jumping-off place


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jumping-off place

1. The point at which something begins. I know you're unhappy with their offer, so just consider it a jumping-off place and come up with a counteroffer.
2. A very distant location, possibly the farthest possible one. I know where the explorers on that expedition started, but what was their jumping-off place?
See also: place

jumping-off place

1. A starting point for a journey or venture, as in This tiny village is the jumping-off place for our trek into the desert. This usage probably alludes to jumping into the water. [Early 1800s]
2. A very remote spot; also, the last place to be reached. For example, This was the jumping-off point for the first gold miners in Alaska. [Early 1800s]
See also: place
References in periodicals archive ?
The use of one or two lines of dry chronicle as a jumping-off place for a multipage commentary of lively narrative strikes an original note on the contemporary literary scene, yet is reminiscent of the engaging dramatized commentaries on the insipid Confucian classic The Spring and Autumn Chronicle, such as The Zuo Commentary.
I started more and more using book reviews -as a kind of jumping-off place for my own reflections.
In 1970, Don and I camped in the desert in Baja California near the ruin of San Juan de Dios de las Yagas, which had been the jumping-off place for Father Junipero Serra before he founded all those missions in California.
For those who can stay awhile (and why hurry to leave?) Portland is a fine jumping-off place for a longer vacation.
Acting Gay offers a witty and observant commentary on how homosexuality operates within the theatrical scene and will provide a useful jumping-off place for critics of a more systematic bent.
When, in 1896, gold was found in the Yukon to the north, Skagway's natural harbor made it a jumping-off place for gold seekers, gold diggers, saloonkeepers, and bunco artists.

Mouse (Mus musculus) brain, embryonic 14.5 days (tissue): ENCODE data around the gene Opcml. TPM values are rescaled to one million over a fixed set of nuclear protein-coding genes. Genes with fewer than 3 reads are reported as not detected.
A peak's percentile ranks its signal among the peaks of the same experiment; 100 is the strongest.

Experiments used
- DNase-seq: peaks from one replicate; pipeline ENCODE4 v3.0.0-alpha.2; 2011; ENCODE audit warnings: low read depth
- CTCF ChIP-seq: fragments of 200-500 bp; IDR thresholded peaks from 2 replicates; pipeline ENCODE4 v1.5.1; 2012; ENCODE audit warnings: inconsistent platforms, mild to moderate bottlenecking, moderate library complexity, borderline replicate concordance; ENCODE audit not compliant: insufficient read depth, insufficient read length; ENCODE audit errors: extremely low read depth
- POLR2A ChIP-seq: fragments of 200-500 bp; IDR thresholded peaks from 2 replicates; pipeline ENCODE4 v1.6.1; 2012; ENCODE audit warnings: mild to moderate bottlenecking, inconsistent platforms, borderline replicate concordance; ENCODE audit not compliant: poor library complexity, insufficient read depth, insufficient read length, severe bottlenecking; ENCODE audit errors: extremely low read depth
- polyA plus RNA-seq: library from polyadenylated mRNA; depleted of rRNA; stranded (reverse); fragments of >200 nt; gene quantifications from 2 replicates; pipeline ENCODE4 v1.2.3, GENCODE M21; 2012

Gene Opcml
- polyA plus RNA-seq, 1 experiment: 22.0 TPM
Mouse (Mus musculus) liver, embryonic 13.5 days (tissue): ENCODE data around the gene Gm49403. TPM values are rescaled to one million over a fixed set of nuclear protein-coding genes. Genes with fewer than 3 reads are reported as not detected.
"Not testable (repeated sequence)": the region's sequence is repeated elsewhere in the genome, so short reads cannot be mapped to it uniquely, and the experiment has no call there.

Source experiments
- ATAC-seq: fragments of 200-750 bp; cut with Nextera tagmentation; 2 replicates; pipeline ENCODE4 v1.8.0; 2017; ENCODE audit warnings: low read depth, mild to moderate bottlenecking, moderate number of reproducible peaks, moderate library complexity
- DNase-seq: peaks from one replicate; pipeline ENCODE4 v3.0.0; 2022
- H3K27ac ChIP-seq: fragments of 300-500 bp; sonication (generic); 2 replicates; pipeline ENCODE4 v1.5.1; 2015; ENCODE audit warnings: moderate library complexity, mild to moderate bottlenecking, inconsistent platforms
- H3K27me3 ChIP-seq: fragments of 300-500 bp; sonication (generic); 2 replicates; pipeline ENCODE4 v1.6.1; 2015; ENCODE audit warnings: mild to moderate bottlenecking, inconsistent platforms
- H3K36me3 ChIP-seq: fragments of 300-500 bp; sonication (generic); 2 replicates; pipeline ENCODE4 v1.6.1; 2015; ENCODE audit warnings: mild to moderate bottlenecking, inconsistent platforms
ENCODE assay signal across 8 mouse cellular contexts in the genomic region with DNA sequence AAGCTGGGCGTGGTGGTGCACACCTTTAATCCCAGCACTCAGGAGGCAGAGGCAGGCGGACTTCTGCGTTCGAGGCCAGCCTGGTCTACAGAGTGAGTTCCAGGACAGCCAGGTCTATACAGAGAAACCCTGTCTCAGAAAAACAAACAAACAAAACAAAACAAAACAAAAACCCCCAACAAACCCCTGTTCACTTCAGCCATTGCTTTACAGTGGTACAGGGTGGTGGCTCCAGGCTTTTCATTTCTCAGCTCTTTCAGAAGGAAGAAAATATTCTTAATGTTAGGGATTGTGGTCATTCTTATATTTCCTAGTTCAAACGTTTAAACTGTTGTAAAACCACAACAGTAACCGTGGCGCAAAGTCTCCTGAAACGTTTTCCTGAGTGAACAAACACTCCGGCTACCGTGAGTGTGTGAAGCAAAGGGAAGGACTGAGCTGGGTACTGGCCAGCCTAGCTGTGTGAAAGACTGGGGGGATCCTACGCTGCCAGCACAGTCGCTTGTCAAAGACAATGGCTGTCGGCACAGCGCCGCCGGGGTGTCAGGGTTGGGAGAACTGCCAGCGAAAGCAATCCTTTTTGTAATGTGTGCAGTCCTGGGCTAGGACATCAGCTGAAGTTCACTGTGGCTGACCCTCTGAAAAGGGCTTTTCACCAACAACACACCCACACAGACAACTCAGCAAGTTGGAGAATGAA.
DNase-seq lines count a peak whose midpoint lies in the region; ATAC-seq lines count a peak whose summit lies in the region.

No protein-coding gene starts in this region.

11, 2001, and he is stationed at Fort Bragg, which I think everyone knows is a jumping-off place for Afghanistan.
Eight chapters are: the early Black presence in the West; on the eve of overland migration: antebellum slavery and freedom; the jumping-off places; the providential corridor; community and work on the trails;/ life, death, and acts of kindness; sweet freedomAEs plains; place of promise; epilogue.
Rather than using great literature as jumping-off places for students to gain confidence and engagement as readers, the literacy programs use short texts, each about 10 to 15 pages long, accompanied by leveled readers.
We are not told that eight pounds of meat per man per day was the staple ration for voyageurs who provided the muscle power to jumping-off places for northern exploration, nor that Franklin because famous as "the man who ate his shoes" (moccasins had some nutritious value because proteins had not been denatured by tanning).
I have seen them come to the "jumping-off places" of the North, these men whereof I speak.